Oct 31, 2019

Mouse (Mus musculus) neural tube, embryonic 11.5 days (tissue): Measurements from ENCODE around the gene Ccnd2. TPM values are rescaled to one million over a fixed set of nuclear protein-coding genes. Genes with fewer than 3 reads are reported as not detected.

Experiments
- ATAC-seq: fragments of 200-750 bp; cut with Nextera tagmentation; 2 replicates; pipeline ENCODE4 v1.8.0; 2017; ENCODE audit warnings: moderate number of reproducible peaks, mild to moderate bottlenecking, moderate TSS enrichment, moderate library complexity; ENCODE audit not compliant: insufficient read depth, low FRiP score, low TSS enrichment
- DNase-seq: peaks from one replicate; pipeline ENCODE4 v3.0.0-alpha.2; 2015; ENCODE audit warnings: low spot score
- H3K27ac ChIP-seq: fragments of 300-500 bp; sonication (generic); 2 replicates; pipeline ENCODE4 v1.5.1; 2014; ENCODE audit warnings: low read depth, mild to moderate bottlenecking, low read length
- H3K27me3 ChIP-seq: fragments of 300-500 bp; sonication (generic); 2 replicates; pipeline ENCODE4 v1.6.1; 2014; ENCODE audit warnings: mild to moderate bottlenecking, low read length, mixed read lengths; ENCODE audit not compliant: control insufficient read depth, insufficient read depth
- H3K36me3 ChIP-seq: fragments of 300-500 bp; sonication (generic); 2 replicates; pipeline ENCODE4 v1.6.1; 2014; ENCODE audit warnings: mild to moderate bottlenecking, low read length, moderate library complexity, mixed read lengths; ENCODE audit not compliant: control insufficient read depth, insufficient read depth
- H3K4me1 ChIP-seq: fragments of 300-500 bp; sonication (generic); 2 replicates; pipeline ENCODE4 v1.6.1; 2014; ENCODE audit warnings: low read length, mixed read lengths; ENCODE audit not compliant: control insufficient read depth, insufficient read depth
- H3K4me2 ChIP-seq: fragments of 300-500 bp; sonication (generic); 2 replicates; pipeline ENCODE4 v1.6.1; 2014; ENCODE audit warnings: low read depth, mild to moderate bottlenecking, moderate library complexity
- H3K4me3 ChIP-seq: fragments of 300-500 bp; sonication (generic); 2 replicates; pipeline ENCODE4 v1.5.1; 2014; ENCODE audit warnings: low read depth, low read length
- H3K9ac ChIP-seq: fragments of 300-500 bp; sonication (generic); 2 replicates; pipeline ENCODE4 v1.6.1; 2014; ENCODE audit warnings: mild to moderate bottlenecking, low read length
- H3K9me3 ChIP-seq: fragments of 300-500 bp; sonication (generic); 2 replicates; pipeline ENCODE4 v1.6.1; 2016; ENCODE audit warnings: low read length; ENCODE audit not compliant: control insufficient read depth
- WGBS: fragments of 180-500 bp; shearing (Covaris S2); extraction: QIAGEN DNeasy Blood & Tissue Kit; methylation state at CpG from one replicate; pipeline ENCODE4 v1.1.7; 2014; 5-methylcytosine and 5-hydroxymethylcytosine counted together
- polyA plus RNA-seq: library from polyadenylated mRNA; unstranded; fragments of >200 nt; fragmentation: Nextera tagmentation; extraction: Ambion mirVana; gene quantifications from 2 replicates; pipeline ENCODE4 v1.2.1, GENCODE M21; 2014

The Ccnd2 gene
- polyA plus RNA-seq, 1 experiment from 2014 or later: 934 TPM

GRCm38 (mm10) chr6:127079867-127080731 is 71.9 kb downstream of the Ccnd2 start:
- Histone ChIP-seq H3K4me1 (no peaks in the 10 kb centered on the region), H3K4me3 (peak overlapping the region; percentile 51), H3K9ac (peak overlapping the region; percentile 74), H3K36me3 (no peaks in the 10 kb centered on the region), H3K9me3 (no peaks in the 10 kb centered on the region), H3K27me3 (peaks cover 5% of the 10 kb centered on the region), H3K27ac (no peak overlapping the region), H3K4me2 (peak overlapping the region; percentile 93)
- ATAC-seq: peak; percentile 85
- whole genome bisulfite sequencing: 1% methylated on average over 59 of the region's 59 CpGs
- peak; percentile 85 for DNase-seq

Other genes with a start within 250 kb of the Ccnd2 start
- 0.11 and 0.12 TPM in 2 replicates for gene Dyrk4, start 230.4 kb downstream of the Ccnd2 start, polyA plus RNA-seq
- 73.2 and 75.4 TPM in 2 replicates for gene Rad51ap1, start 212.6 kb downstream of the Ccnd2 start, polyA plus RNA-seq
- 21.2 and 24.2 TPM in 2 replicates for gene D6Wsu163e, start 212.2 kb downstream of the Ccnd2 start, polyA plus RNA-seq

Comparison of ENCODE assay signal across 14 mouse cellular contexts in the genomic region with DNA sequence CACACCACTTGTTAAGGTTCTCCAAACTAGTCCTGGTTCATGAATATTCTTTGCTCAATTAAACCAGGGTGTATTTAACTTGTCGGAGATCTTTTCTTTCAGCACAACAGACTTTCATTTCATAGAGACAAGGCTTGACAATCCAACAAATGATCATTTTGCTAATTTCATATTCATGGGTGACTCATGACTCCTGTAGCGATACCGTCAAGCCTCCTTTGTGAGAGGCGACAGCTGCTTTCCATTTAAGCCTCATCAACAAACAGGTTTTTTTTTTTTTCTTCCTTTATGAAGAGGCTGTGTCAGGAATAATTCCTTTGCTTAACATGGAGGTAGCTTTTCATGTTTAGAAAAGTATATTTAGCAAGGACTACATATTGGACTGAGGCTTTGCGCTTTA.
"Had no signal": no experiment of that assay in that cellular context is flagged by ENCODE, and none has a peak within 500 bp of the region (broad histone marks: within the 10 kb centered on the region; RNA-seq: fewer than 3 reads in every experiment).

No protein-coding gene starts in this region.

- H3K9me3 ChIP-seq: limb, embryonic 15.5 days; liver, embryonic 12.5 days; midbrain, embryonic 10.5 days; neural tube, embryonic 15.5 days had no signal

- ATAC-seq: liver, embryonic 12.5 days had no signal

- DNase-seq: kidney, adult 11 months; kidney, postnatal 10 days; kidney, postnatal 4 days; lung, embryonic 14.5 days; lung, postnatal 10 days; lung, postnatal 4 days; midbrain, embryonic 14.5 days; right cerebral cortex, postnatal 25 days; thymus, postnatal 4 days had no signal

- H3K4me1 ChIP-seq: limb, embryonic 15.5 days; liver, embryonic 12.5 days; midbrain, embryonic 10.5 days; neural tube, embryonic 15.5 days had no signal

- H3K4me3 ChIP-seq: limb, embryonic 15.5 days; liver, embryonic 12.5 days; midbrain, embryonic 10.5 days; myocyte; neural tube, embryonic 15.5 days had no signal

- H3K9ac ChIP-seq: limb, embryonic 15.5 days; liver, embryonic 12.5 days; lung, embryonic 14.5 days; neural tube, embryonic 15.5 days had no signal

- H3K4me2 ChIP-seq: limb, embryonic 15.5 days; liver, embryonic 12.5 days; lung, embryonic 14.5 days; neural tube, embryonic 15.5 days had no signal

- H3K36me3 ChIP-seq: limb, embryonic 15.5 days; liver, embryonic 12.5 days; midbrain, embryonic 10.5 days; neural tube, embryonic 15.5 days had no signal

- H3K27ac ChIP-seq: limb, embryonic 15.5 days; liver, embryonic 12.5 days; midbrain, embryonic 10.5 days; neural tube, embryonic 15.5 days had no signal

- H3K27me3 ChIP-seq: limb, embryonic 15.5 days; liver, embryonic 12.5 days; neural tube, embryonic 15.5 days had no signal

Ever since Mary Astell was introduced as the "First English Feminist" in 1986, scholars have been perplexed by her dual commitments to natural equality and social, political, and ecclesiastical hierarchy. But any supposed "paradox" in her though is the product of a modernist conceit that treats equality and hierarchy as antonyms, assuming the former must be prior, normative, and hostile to the latter. Seeing this, two other crucial features of Astell's thought emerge: her ethics of ascent and the psychology of superiority. These, in turn, illuminate her lifelong fascination with ambition as a feminine virtue, as well as her curious embrace of Machiavelli. Astell's politics and ethics are thus doubly worthy of recovery, both as the product of a singularly brilliant early modern mind and as a fascinating but forgotten vision of "equality before egalitarianism" that sheds light on the persistent complexities of equality and hierarchy to this day.